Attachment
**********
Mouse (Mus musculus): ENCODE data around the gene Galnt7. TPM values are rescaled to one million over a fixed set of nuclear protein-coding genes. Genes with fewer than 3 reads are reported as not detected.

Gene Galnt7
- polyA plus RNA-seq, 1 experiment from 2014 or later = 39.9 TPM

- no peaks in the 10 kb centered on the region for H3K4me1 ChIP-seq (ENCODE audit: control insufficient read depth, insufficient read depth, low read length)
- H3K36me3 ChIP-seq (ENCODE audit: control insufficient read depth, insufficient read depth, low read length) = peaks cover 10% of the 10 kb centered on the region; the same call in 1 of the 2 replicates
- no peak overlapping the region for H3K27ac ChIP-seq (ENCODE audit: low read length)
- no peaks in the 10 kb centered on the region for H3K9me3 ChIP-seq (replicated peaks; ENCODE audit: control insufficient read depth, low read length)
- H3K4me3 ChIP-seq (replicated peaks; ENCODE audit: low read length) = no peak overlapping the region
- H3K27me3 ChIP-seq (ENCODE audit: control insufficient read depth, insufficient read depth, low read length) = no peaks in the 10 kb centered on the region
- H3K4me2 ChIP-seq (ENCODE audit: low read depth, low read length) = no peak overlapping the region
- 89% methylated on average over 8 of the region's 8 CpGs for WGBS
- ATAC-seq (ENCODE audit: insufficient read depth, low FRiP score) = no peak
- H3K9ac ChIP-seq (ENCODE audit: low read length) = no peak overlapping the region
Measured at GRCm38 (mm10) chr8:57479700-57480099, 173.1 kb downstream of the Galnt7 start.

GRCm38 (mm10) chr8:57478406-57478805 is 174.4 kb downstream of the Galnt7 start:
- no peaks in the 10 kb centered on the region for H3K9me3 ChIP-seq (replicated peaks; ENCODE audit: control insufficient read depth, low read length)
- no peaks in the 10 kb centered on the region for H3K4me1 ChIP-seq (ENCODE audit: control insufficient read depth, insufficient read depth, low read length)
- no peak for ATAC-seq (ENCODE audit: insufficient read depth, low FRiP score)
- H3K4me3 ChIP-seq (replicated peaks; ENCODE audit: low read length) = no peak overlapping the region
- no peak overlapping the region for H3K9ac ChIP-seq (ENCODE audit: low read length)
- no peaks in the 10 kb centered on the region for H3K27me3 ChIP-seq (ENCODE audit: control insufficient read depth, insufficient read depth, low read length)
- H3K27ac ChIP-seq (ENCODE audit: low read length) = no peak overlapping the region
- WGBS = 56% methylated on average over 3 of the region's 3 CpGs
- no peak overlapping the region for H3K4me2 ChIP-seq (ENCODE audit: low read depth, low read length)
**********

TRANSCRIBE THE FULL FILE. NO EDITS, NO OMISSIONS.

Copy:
Mouse (Mus musculus): ENCODE data around the gene Galnt7. TPM values are rescaled to one million over a fixed set of nuclear protein-coding genes. Genes with fewer than 3 reads are reported as not detected.

Gene Galnt7
- polyA plus RNA-seq, 1 experiment from 2014 or later = 39.9 TPM

- no peaks in the 10 kb centered on the region for H3K4me1 ChIP-seq (ENCODE audit: control insufficient read depth, insufficient read depth, low read length)
- H3K36me3 ChIP-seq (ENCODE audit: control insufficient read depth, insufficient read depth, low read length) = peaks cover 10% of the 10 kb centered on the region; the same call in 1 of the 2 replicates
- no peak overlapping the region for H3K27ac ChIP-seq (ENCODE audit: low read length)
- no peaks in the 10 kb centered on the region for H3K9me3 ChIP-seq (replicated peaks; ENCODE audit: control insufficient read depth, low read length)
- H3K4me3 ChIP-seq (replicated peaks; ENCODE audit: low read length) = no peak overlapping the region
- H3K27me3 ChIP-seq (ENCODE audit: control insufficient read depth, insufficient read depth, low read length) = no peaks in the 10 kb centered on the region
- H3K4me2 ChIP-seq (ENCODE audit: low read depth, low read length) = no peak overlapping the region
- 89% methylated on average over 8 of the region's 8 CpGs for WGBS
- ATAC-seq (ENCODE audit: insufficient read depth, low FRiP score) = no peak
- H3K9ac ChIP-seq (ENCODE audit: low read length) = no peak overlapping the region
Measured at GRCm38 (mm10) chr8:57479700-57480099, 173.1 kb downstream of the Galnt7 start.

GRCm38 (mm10) chr8:57478406-57478805 is 174.4 kb downstream of the Galnt7 start:
- no peaks in the 10 kb centered on the region for H3K9me3 ChIP-seq (replicated peaks; ENCODE audit: control insufficient read depth, low read length)
- no peaks in the 10 kb centered on the region for H3K4me1 ChIP-seq (ENCODE audit: control insufficient read depth, insufficient read depth, low read length)
- no peak for ATAC-seq (ENCODE audit: insufficient read depth, low FRiP score)
- H3K4me3 ChIP-seq (replicated peaks; ENCODE audit: low read length) = no peak overlapping the region
- no peak overlapping the region for H3K9ac ChIP-seq (ENCODE audit: low read length)
- no peaks in the 10 kb centered on the region for H3K27me3 ChIP-seq (ENCODE audit: control insufficient read depth, insufficient read depth, low read length)
- H3K27ac ChIP-seq (ENCODE audit: low read length) = no peak overlapping the region
- WGBS = 56% methylated on average over 3 of the region's 3 CpGs
- no peak overlapping the region for H3K4me2 ChIP-seq (ENCODE audit: low read depth, low read length)